Associate Research Scientist
Neuromuscular and Electrophysiology Laboratory
Dr. Vikram Shenoy Handiru joined the Neuromuscular and Electrophysiology Lab at Center for Mobility and Rehabilitation Research at Kessler Foundation as a Postdoctoral research fellow in March 2018. He is also affiliated with the Department of Physical Medicine and Rehabilitation at Rutgers New Jersey Medical School as a research assistant professor. Before beginning the postdoctoral journey, he was a PhD researcher (2013-2017) at Interdisciplinary Graduate School, Nanyang Technological University, (Singapore) working on EEG-based Brain-Computer Interfaces. Dr. Handiru was also affiliated with the Brain Computer Interface (BCI) Lab at Institute for Infocomm Research (I2R) in Agency for Science, Technology and Research (A*STAR) Singapore. In 2016, he was a visiting student researcher in the Department of Empirical Inference at Max Planck Institute for Intelligent Systems, Germany. Before joining the Ph.D. program, Dr. Handiru did his Bachelor of Technology in Electronics & Communication Engineering from National Institute of Technology Karnataka, Surathkal (India) during 2009-2013. His overarching research goals are (1) to develop signal processing and machine learning algorithms to understand the brain dynamics (2) to advance the understanding of neurophysiology of neuromuscular disorders (e.g. Traumatic Brain Injury, stroke) for better prognosis, and (3) to develop personalized therapeutic approaches for neurorehabilitation. To this end, Dr. Handiru make use of various modalities such as EEG, EMG, and MRI to study the functional and effective connectivity in the brain.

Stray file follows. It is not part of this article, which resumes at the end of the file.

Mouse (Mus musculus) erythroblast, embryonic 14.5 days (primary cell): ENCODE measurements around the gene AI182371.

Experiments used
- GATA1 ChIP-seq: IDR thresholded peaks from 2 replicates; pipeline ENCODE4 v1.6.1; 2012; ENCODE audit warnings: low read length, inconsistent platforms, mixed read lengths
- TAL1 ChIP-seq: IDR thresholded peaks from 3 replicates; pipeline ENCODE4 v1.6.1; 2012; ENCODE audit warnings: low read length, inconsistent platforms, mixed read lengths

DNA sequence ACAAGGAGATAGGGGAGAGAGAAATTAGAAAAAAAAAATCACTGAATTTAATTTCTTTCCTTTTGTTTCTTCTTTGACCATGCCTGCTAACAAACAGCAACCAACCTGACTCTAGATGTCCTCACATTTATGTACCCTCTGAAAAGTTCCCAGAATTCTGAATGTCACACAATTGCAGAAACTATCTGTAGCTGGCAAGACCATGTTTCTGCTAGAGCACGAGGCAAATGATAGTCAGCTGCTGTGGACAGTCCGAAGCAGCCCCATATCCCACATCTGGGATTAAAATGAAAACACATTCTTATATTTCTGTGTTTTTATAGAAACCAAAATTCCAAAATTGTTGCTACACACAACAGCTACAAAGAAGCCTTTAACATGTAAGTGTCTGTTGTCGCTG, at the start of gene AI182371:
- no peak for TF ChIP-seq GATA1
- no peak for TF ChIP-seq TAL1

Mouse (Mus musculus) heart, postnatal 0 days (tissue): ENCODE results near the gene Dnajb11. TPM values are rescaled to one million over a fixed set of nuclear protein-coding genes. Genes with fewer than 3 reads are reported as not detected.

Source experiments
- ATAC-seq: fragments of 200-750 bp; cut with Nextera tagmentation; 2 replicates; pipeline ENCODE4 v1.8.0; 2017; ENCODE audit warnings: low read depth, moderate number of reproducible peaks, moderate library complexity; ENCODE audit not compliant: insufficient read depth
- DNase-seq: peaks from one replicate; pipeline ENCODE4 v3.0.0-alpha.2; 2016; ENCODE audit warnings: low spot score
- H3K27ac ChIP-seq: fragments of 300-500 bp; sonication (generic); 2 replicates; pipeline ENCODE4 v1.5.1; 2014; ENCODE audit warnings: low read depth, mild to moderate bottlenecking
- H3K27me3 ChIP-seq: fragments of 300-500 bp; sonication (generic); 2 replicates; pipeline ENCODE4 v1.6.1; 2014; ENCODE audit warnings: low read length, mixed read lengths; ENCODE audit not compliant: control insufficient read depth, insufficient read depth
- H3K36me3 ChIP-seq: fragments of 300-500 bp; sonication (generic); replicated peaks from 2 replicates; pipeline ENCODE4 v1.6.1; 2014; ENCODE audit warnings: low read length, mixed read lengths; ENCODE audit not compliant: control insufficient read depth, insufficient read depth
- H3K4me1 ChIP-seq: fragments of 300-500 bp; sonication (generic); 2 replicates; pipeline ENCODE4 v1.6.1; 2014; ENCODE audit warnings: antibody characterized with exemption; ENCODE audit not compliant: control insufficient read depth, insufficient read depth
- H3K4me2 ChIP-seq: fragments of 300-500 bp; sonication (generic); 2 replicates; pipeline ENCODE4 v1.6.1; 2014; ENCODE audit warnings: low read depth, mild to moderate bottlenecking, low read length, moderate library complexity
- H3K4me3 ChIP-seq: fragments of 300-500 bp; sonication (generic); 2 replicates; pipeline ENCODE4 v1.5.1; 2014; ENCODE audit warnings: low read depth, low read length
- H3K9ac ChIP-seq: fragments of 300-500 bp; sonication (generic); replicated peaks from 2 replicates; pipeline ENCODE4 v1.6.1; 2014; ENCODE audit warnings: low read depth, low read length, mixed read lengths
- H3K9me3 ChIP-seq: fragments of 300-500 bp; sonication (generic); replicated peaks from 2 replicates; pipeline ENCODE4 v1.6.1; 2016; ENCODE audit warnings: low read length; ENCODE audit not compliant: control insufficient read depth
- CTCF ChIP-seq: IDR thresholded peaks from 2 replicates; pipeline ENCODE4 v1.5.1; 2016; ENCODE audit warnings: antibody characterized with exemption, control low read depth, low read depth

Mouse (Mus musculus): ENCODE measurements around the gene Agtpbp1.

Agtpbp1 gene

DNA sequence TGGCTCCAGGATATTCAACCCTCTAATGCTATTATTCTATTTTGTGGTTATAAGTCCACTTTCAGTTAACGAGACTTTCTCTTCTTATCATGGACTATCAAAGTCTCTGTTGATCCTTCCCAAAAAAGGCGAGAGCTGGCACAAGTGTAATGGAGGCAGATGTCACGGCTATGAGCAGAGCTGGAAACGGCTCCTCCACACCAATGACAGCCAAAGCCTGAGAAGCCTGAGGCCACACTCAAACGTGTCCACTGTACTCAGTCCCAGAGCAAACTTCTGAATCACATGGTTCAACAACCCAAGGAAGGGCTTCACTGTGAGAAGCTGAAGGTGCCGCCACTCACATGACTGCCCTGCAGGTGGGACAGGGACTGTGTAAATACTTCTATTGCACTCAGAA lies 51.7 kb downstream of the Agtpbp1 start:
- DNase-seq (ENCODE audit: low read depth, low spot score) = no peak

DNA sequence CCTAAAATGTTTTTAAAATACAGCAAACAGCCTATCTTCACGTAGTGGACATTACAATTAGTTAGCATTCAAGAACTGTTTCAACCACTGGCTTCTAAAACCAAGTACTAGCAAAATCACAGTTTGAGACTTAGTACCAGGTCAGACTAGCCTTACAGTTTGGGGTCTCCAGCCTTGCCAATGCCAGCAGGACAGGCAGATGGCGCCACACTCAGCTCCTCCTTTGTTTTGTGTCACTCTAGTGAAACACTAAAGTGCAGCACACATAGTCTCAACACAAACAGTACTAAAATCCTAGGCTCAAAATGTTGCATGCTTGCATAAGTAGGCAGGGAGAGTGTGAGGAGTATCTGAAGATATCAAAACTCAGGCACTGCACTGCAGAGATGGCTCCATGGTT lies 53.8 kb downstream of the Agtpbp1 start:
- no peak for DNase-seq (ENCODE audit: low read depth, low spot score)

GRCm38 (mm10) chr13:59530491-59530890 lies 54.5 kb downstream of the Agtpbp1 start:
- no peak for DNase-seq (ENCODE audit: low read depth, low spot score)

Dr. Vikram Shenoy Handiru primary research interests involve signal processing and machine learning algorithms for EEG and EMG to understand the neurophysiological mechanism of motor tasks. His current project focuses on EEG based neuroimaging and neurorehabilitation of traumatic brain injury population, wherein he studies the lower-limb balance deficits in the TBI population by means of EEG and EMG during the balance perturbation task. He also works on graph-theoretic optimization algorithms for EEG functional and effective brain connectivity analysis. Dr. Handiru is recently awarded research grants from the New Jersey Health Foundation and New Jersey Commission on Brain Injury Research to study the feasibility of Targeted Noninvasive Brain Stimulation (T-NIBS) to improve hand motor functions in stroke and TBI population. He foresees his future research spanning across some interrelated sub-areas of neural signal processing. The unifying theme of the research will be the development of efficient and robust algorithms for the prognosis and diagnosis of neuromuscular and cognitive disorders.